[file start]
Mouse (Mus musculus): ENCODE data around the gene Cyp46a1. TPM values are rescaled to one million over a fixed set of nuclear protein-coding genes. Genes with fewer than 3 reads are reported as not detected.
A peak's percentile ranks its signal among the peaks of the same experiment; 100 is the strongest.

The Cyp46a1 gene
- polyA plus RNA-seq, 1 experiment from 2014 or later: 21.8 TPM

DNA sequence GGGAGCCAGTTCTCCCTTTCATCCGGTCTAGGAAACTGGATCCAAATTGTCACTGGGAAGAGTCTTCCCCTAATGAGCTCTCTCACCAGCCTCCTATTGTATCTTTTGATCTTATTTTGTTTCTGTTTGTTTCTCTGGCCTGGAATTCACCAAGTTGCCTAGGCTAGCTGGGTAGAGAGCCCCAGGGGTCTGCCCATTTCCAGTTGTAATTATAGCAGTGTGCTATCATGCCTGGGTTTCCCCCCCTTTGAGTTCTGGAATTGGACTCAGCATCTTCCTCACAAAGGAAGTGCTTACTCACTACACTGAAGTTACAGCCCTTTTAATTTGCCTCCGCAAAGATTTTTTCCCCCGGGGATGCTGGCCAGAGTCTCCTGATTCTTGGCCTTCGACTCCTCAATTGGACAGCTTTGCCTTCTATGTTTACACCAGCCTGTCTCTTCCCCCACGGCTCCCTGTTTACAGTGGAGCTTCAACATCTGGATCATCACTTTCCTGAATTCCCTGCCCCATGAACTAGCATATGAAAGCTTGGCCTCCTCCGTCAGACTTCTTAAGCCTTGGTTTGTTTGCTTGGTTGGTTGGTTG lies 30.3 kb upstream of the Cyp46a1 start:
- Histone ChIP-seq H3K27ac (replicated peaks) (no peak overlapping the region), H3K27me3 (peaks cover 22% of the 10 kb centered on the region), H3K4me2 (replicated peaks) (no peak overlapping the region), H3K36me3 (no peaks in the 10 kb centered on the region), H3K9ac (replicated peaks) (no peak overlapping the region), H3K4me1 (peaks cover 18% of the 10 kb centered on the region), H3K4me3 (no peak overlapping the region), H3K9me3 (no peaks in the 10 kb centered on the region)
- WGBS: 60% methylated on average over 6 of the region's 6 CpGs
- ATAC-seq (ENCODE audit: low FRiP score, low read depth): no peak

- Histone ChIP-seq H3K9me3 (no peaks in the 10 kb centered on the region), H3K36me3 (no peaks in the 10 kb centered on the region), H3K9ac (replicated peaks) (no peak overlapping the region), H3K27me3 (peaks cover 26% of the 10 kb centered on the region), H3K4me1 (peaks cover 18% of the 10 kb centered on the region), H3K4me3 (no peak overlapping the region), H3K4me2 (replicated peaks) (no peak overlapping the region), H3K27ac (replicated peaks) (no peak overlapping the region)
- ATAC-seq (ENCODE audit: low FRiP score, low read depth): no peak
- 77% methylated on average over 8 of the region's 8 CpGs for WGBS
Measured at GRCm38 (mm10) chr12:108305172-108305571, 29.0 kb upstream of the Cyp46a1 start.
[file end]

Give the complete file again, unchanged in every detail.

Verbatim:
Mouse (Mus musculus): ENCODE data around the gene Cyp46a1. TPM values are rescaled to one million over a fixed set of nuclear protein-coding genes. Genes with fewer than 3 reads are reported as not detected.
A peak's percentile ranks its signal among the peaks of the same experiment; 100 is the strongest.

The Cyp46a1 gene
- polyA plus RNA-seq, 1 experiment from 2014 or later: 21.8 TPM

DNA sequence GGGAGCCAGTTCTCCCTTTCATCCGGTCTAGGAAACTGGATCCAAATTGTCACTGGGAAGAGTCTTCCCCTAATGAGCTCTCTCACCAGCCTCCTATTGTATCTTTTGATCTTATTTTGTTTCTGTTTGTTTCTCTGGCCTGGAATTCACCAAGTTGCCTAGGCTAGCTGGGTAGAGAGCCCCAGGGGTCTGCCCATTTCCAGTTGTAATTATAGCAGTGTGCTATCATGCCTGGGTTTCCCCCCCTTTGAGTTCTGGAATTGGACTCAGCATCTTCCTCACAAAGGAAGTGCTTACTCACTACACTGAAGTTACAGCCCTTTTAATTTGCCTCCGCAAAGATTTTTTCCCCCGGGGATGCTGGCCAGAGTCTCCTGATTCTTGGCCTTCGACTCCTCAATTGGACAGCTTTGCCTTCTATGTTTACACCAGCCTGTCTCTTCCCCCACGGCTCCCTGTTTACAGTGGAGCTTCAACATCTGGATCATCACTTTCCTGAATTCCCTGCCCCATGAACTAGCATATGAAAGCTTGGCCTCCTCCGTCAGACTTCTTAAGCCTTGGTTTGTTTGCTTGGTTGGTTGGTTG lies 30.3 kb upstream of the Cyp46a1 start:
- Histone ChIP-seq H3K27ac (replicated peaks) (no peak overlapping the region), H3K27me3 (peaks cover 22% of the 10 kb centered on the region), H3K4me2 (replicated peaks) (no peak overlapping the region), H3K36me3 (no peaks in the 10 kb centered on the region), H3K9ac (replicated peaks) (no peak overlapping the region), H3K4me1 (peaks cover 18% of the 10 kb centered on the region), H3K4me3 (no peak overlapping the region), H3K9me3 (no peaks in the 10 kb centered on the region)
- WGBS: 60% methylated on average over 6 of the region's 6 CpGs
- ATAC-seq (ENCODE audit: low FRiP score, low read depth): no peak

- Histone ChIP-seq H3K9me3 (no peaks in the 10 kb centered on the region), H3K36me3 (no peaks in the 10 kb centered on the region), H3K9ac (replicated peaks) (no peak overlapping the region), H3K27me3 (peaks cover 26% of the 10 kb centered on the region), H3K4me1 (peaks cover 18% of the 10 kb centered on the region), H3K4me3 (no peak overlapping the region), H3K4me2 (replicated peaks) (no peak overlapping the region), H3K27ac (replicated peaks) (no peak overlapping the region)
- ATAC-seq (ENCODE audit: low FRiP score, low read depth): no peak
- 77% methylated on average over 8 of the region's 8 CpGs for WGBS
Measured at GRCm38 (mm10) chr12:108305172-108305571, 29.0 kb upstream of the Cyp46a1 start.